What is Geomatics?
When someone asks me what I do I say I’m an archaeologist. Then they usually say something along the lines of ‘have you dug any good sites recently?’ after which I admit I’m in the Geomatics department so don’t do digging as such. Their usual response to this is to look thoughtful for a few moments and say, ‘Geomatics...what exactly is that?’ I usually then come up with something vague about ‘survey, maps and stuff’ which leads to much sage nodding and at this point the conversation usually moves on. So here is my attempt to go into more detail, perhaps in future I can simply send them a link to this blog!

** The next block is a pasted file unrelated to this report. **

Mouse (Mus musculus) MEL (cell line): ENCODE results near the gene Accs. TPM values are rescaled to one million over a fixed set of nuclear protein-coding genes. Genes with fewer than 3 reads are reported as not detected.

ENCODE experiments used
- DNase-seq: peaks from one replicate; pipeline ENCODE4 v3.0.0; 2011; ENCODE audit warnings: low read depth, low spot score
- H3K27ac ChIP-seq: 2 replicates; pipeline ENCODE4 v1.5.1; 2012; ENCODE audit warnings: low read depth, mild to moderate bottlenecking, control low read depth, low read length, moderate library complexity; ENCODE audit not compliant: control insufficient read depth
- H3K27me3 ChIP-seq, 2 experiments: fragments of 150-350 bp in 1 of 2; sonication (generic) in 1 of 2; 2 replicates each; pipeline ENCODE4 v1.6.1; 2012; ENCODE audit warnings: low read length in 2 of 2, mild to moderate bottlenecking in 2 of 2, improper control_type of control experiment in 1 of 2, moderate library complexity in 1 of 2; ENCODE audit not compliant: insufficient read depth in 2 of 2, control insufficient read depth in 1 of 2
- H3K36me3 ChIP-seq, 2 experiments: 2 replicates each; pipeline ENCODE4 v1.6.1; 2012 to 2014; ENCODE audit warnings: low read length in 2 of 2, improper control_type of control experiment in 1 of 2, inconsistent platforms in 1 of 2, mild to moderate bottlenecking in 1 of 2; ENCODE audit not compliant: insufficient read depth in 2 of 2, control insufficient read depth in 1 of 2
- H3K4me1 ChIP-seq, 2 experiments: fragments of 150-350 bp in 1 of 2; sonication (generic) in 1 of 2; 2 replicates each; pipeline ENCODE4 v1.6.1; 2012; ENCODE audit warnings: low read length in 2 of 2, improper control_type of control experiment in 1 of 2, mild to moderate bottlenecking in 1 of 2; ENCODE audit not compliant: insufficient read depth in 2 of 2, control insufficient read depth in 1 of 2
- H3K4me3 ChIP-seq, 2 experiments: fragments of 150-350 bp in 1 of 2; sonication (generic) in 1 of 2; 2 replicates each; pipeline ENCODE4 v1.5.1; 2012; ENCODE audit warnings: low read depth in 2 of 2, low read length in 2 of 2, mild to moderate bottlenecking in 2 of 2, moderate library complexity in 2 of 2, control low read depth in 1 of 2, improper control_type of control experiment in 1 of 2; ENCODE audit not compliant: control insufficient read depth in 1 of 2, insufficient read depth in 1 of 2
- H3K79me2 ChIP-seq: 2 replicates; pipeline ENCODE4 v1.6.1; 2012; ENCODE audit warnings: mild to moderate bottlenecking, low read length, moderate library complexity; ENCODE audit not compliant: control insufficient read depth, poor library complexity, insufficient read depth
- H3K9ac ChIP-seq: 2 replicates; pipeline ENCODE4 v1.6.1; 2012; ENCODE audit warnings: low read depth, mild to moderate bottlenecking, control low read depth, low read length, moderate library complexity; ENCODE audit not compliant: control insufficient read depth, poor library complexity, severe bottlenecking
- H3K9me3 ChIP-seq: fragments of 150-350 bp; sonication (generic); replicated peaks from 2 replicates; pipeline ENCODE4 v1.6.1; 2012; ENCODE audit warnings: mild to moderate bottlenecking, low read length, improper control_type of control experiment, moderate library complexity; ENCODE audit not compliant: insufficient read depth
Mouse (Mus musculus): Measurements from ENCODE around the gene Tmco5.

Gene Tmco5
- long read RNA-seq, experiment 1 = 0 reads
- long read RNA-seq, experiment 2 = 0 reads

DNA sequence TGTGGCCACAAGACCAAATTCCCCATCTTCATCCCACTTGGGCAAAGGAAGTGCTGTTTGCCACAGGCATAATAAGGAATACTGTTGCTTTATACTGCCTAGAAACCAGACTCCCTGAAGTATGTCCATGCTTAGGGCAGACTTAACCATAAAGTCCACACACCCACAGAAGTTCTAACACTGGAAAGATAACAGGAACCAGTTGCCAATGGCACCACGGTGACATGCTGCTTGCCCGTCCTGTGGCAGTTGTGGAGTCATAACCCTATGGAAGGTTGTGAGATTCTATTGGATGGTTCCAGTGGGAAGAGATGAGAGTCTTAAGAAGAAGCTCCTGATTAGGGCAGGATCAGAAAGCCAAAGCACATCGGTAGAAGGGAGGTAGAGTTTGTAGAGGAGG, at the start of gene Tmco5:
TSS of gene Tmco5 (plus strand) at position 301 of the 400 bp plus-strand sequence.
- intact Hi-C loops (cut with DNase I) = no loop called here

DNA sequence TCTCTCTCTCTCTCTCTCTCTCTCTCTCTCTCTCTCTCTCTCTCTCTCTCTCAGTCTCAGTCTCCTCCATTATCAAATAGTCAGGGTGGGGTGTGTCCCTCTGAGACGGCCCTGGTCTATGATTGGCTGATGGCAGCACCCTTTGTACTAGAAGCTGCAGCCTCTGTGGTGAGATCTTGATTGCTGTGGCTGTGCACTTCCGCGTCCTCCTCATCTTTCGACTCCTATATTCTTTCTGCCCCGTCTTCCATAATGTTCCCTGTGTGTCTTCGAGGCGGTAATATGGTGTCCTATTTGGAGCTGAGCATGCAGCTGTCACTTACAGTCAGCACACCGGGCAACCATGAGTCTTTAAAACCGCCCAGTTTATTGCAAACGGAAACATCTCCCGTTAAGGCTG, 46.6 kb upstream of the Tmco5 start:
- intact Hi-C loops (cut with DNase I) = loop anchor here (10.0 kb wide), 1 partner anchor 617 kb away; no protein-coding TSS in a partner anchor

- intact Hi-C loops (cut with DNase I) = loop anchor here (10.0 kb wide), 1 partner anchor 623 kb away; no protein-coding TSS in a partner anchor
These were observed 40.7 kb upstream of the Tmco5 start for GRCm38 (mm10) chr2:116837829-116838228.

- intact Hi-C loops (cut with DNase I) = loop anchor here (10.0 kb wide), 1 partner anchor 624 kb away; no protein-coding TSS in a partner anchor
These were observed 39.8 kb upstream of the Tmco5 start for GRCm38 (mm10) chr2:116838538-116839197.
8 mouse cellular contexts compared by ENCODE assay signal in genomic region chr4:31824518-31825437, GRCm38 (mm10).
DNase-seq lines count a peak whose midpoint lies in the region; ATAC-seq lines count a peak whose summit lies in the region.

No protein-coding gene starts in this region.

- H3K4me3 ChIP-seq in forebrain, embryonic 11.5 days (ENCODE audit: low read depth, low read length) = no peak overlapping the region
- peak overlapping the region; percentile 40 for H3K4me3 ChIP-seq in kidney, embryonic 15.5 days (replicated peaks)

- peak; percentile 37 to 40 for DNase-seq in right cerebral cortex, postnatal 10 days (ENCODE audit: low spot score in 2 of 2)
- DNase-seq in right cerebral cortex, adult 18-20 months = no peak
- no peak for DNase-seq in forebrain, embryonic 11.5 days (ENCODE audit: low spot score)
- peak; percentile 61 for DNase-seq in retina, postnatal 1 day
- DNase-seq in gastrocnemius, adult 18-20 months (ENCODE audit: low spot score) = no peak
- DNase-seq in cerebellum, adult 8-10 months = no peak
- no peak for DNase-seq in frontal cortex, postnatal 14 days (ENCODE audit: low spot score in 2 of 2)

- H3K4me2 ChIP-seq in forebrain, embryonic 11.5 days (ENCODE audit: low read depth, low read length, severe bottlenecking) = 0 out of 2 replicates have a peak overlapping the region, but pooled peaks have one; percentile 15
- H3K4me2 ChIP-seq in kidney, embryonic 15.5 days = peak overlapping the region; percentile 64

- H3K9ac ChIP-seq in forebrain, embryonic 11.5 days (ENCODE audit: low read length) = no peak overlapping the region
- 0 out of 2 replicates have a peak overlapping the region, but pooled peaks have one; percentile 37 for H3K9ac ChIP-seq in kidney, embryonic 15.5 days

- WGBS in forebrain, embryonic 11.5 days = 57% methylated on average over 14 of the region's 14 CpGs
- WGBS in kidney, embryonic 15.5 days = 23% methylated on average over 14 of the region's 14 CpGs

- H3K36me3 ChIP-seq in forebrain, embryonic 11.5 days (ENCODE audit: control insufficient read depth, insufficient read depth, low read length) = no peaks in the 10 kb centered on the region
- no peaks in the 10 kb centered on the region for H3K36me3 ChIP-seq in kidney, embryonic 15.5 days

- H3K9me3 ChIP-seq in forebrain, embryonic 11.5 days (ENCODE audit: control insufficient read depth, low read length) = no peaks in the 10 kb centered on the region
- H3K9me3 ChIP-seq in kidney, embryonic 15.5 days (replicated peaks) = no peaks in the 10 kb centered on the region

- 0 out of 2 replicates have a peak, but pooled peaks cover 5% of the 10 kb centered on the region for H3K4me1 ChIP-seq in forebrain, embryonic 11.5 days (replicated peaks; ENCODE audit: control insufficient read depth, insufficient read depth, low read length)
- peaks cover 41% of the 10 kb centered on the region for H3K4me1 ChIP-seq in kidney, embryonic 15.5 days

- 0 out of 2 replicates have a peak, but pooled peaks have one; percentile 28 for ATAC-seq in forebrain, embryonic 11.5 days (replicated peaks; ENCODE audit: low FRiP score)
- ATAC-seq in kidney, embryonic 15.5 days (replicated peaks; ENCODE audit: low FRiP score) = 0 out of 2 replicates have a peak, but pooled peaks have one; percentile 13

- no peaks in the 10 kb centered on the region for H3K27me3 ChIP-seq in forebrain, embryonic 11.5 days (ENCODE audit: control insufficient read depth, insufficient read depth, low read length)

Geomatics is a relatively new term coined in the 70s and 80s to reflect the changes in the job of Surveyor to encompass much more. It is not only just survey but the whole process involved in making and analysing interactive maps using the latest technology. This includes techniques for collecting, processing, distributing, storing, analysing, and presenting spatial data, usually incorporating this data into a Geographical Information System (GIS). In archaeology the accurate recording of where we find things is crucial. Geomatics not only facilitates this essential task but can also create an added dimension by allowing plans to be analysed and viewed interactively. This visualisation of data can come in many forms, from the production of vector or raster mapping produced from data collected with the latest survey techniques, online webmap resources showing and compiling survey data alongside historical or geological mapping resources, to 3D models and assets produced using photogrammetry and laser scanning.